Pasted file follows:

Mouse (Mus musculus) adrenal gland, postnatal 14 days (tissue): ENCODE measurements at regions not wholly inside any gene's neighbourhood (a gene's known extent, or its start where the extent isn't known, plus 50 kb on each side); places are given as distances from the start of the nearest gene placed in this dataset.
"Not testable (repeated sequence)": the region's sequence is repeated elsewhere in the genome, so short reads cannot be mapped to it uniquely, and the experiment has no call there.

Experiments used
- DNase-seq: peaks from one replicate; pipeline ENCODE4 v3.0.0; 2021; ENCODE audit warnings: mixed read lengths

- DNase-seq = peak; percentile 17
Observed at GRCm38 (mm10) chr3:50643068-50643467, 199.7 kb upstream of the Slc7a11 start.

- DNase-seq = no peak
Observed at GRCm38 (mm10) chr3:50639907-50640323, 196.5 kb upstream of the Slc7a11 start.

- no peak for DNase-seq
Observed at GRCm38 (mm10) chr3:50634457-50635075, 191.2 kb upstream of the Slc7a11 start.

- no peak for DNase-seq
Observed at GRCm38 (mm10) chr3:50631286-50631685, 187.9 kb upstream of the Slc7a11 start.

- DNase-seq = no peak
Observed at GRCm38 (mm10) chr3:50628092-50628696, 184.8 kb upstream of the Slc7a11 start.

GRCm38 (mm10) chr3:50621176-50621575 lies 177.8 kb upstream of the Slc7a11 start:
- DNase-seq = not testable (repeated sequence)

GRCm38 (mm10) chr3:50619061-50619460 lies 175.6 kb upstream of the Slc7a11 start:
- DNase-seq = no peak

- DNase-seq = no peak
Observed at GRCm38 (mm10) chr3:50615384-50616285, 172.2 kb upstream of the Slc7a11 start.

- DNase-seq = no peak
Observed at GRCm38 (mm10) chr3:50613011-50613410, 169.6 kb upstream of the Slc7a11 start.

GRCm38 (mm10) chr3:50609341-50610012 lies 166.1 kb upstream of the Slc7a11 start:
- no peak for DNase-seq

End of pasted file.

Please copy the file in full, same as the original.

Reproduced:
Mouse (Mus musculus) adrenal gland, postnatal 14 days (tissue): ENCODE measurements at regions not wholly inside any gene's neighbourhood (a gene's known extent, or its start where the extent isn't known, plus 50 kb on each side); places are given as distances from the start of the nearest gene placed in this dataset.
"Not testable (repeated sequence)": the region's sequence is repeated elsewhere in the genome, so short reads cannot be mapped to it uniquely, and the experiment has no call there.

Experiments used
- DNase-seq: peaks from one replicate; pipeline ENCODE4 v3.0.0; 2021; ENCODE audit warnings: mixed read lengths

- DNase-seq = peak; percentile 17
Observed at GRCm38 (mm10) chr3:50643068-50643467, 199.7 kb upstream of the Slc7a11 start.

- DNase-seq = no peak
Observed at GRCm38 (mm10) chr3:50639907-50640323, 196.5 kb upstream of the Slc7a11 start.

- no peak for DNase-seq
Observed at GRCm38 (mm10) chr3:50634457-50635075, 191.2 kb upstream of the Slc7a11 start.

- no peak for DNase-seq
Observed at GRCm38 (mm10) chr3:50631286-50631685, 187.9 kb upstream of the Slc7a11 start.

- DNase-seq = no peak
Observed at GRCm38 (mm10) chr3:50628092-50628696, 184.8 kb upstream of the Slc7a11 start.

GRCm38 (mm10) chr3:50621176-50621575 lies 177.8 kb upstream of the Slc7a11 start:
- DNase-seq = not testable (repeated sequence)

GRCm38 (mm10) chr3:50619061-50619460 lies 175.6 kb upstream of the Slc7a11 start:
- DNase-seq = no peak

- DNase-seq = no peak
Observed at GRCm38 (mm10) chr3:50615384-50616285, 172.2 kb upstream of the Slc7a11 start.

- DNase-seq = no peak
Observed at GRCm38 (mm10) chr3:50613011-50613410, 169.6 kb upstream of the Slc7a11 start.

GRCm38 (mm10) chr3:50609341-50610012 lies 166.1 kb upstream of the Slc7a11 start:
- no peak for DNase-seq